(i) bid cannot happen after close:
Safety Verified
(ii) cancelABB or cancelRB cannot happen after finish:
Safety Verified
(iii) withdraw can happen only after finish:
Safety Verified
(iv) finish can happen only after close:
Safety Verified
BlindAuction (augmented)
states: 161
(v) 23 cannot happen after 18:
Safety Verified
(vi) if 21 happens, 21 can happen only after 24:
Safety Verified
DAO attack
states: 9
if call happens, call can happen only after subtract:
Safety Verified
King of Ether 1
states: 10
7 will eventually happen after 4:
Liveness Violated
King of Ether 2
states: 10
8 will eventually happen after fallback:
Liveness Violated
Table 2: Analyzed properties and verification results for the case study models.

5.2 Verification Results

Table 2 summarizes the properties and verification results. For ease of presentation, when properties include statements, we replace statements with the augmented-transition numbers that we have added to Figures 911, and 12 in Appendices 0.F.1 and 0.G.2. The number of states represents the reachable state space as evaluated by nuXmv.

5.2.1 Blind Auction

We analyzed both the initial and augmented models of the Blind Auction contract. On the initial model, we checked four safety properties (see Properties (i)–(iv) in Table 2). On the augmented model, which allows for more fine-grained analysis, we checked two additional safety properties. All properties were verified to hold. The models were found to be deadlock-free and their state space was evaluated to 54 and 161 states, respectively. The augmented model and generated code can be found in Appendix 0.F.

5.2.2 The DAO Attack

We modeled a simplified version of the DAO contract. Atzei et al. [2] discuss two different vulnerabilities exploited on DAO and present different attack scenarios. Our verified safety property (Table 2) excludes the possibility of both attacks. The augmented model can be found in Appendix 0.G.1.

5.2.3 King of the Ether Throne

For checking Denial-of-Service vulnerabilities, we created models of two versions of the King of the Ether contract [2], which are provided in Appendix 0.G.2. On “King of Ether 1,” we checked a liveness property stating that crowning (transition ) will happen at some time after the compensation calculation (transition ). The property is violated by the following counterexample: . A second liveness property, which states that the crowning will happen at some time after fallback fails in “King of Ether 2.” A counterexample of the property violation is the following: . Note that usually many counterexamples may exist for the same violation.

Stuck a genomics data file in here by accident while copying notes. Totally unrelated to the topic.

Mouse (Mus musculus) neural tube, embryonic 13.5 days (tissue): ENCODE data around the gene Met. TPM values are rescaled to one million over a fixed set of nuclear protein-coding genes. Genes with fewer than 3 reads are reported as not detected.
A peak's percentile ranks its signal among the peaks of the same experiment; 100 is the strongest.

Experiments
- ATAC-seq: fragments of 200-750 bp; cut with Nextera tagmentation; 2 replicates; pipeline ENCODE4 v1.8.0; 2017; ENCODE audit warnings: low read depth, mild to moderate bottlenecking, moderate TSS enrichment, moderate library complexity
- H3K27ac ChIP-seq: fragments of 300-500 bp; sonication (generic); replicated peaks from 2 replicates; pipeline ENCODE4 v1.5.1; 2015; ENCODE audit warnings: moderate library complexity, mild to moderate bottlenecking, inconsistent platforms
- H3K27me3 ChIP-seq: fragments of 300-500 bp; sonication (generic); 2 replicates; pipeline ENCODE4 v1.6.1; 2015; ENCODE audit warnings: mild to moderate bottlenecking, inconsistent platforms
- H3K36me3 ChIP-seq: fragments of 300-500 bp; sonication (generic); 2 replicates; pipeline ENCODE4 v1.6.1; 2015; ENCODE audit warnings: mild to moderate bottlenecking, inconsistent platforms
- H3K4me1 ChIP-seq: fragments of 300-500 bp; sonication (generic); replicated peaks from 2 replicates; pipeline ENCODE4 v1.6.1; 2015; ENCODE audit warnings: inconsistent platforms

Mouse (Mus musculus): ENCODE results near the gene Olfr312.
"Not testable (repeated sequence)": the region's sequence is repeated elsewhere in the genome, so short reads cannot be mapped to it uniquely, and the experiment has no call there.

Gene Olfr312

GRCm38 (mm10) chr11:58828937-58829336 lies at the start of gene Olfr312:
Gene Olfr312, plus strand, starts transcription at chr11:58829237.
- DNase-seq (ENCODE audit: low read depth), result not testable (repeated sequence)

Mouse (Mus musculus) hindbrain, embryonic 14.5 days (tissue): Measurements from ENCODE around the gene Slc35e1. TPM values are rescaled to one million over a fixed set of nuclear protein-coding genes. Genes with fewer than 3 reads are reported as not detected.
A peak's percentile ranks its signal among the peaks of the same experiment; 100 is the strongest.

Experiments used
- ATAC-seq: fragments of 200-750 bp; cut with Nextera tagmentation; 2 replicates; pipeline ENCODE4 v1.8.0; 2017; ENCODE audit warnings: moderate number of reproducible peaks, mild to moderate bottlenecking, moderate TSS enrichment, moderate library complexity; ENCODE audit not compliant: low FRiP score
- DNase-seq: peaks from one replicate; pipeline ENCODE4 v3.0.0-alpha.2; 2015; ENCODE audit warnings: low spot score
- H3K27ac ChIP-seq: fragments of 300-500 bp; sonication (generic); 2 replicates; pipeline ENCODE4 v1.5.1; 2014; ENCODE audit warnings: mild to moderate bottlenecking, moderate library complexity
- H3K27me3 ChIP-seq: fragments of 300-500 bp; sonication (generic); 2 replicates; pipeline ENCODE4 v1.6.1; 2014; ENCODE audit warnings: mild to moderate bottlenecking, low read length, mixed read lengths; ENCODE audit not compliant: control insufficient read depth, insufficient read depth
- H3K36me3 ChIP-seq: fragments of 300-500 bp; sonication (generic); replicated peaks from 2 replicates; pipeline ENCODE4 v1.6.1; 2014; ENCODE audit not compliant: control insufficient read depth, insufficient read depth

5.2.4 Resource Allocation

We have additionally verified a larger smart contract that acts as the core of a blockchain-based platform for transactive energy systems. The reachable state space, as evaluated by nuXmv, is . Properties were verified or shown to be violated within seconds. Due to space limitations, we present the verification results in Appendix 0.G.3.

6 Related Work

color=yellow!5,linecolor=black!50color=yellow!5,linecolor=black!50todo: color=yellow!5,linecolor=black!50Aron: Make sure that we do not say anything negative about any PC member’s paper!

Here, we present a brief overview of related work. We provide a more detailed discussion in Appendix 0.H.

Motivated by the large number of smart-contract vulnerabilities in practice, researchers have investigated and established taxonomies for common types of contract vulnerabilities [2, 29]. To find vulnerabilities in existing contracts, both verification and vulnerability discovery are considered in the literature [40]. In comparison, the main advantage of our model-based approach is that it allows developers to specify desired properties with respect to a high-level model instead of, e.g., EVM bytecode, and also provides verification results and counterexamples in a developer-friendly, easy to understand, high-level form. Further, our approach allows verifying whether a contract satisfies all desired security properties instead of detecting certain types of vulnerabilities; hence, it can detect atypical vulnerabilities.